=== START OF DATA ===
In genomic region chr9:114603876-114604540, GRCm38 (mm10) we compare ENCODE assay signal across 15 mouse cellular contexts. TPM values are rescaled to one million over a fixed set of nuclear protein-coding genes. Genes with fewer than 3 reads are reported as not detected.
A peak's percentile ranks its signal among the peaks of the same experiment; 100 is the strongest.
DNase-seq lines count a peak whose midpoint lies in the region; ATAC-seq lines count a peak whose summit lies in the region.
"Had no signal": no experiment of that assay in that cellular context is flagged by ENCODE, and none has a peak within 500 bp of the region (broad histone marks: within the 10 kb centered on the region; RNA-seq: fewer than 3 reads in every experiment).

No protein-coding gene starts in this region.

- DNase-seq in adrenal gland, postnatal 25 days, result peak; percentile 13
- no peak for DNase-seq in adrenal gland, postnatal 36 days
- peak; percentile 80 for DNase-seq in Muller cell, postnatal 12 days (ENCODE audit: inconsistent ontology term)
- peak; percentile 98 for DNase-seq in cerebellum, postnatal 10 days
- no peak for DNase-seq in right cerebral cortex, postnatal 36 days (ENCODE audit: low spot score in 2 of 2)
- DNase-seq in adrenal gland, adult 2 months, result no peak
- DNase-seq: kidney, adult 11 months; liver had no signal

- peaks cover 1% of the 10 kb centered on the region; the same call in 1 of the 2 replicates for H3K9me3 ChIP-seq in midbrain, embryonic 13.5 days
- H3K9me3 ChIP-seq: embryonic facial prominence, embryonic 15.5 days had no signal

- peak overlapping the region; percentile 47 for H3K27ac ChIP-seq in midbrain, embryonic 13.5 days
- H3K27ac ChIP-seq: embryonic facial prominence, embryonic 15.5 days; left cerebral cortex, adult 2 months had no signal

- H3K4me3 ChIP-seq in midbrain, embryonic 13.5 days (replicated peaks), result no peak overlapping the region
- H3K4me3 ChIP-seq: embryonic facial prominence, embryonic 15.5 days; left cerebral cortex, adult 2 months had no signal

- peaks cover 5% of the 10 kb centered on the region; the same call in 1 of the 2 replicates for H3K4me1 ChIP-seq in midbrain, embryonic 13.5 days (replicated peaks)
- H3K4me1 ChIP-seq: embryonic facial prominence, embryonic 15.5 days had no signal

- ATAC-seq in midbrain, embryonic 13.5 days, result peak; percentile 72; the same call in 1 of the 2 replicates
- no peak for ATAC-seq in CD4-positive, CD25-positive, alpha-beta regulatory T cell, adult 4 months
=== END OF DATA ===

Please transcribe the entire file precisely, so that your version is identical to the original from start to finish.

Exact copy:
In genomic region chr9:114603876-114604540, GRCm38 (mm10) we compare ENCODE assay signal across 15 mouse cellular contexts. TPM values are rescaled to one million over a fixed set of nuclear protein-coding genes. Genes with fewer than 3 reads are reported as not detected.
A peak's percentile ranks its signal among the peaks of the same experiment; 100 is the strongest.
DNase-seq lines count a peak whose midpoint lies in the region; ATAC-seq lines count a peak whose summit lies in the region.
"Had no signal": no experiment of that assay in that cellular context is flagged by ENCODE, and none has a peak within 500 bp of the region (broad histone marks: within the 10 kb centered on the region; RNA-seq: fewer than 3 reads in every experiment).

No protein-coding gene starts in this region.

- DNase-seq in adrenal gland, postnatal 25 days, result peak; percentile 13
- no peak for DNase-seq in adrenal gland, postnatal 36 days
- peak; percentile 80 for DNase-seq in Muller cell, postnatal 12 days (ENCODE audit: inconsistent ontology term)
- peak; percentile 98 for DNase-seq in cerebellum, postnatal 10 days
- no peak for DNase-seq in right cerebral cortex, postnatal 36 days (ENCODE audit: low spot score in 2 of 2)
- DNase-seq in adrenal gland, adult 2 months, result no peak
- DNase-seq: kidney, adult 11 months; liver had no signal

- peaks cover 1% of the 10 kb centered on the region; the same call in 1 of the 2 replicates for H3K9me3 ChIP-seq in midbrain, embryonic 13.5 days
- H3K9me3 ChIP-seq: embryonic facial prominence, embryonic 15.5 days had no signal

- peak overlapping the region; percentile 47 for H3K27ac ChIP-seq in midbrain, embryonic 13.5 days
- H3K27ac ChIP-seq: embryonic facial prominence, embryonic 15.5 days; left cerebral cortex, adult 2 months had no signal

- H3K4me3 ChIP-seq in midbrain, embryonic 13.5 days (replicated peaks), result no peak overlapping the region
- H3K4me3 ChIP-seq: embryonic facial prominence, embryonic 15.5 days; left cerebral cortex, adult 2 months had no signal

- peaks cover 5% of the 10 kb centered on the region; the same call in 1 of the 2 replicates for H3K4me1 ChIP-seq in midbrain, embryonic 13.5 days (replicated peaks)
- H3K4me1 ChIP-seq: embryonic facial prominence, embryonic 15.5 days had no signal

- ATAC-seq in midbrain, embryonic 13.5 days, result peak; percentile 72; the same call in 1 of the 2 replicates
- no peak for ATAC-seq in CD4-positive, CD25-positive, alpha-beta regulatory T cell, adult 4 months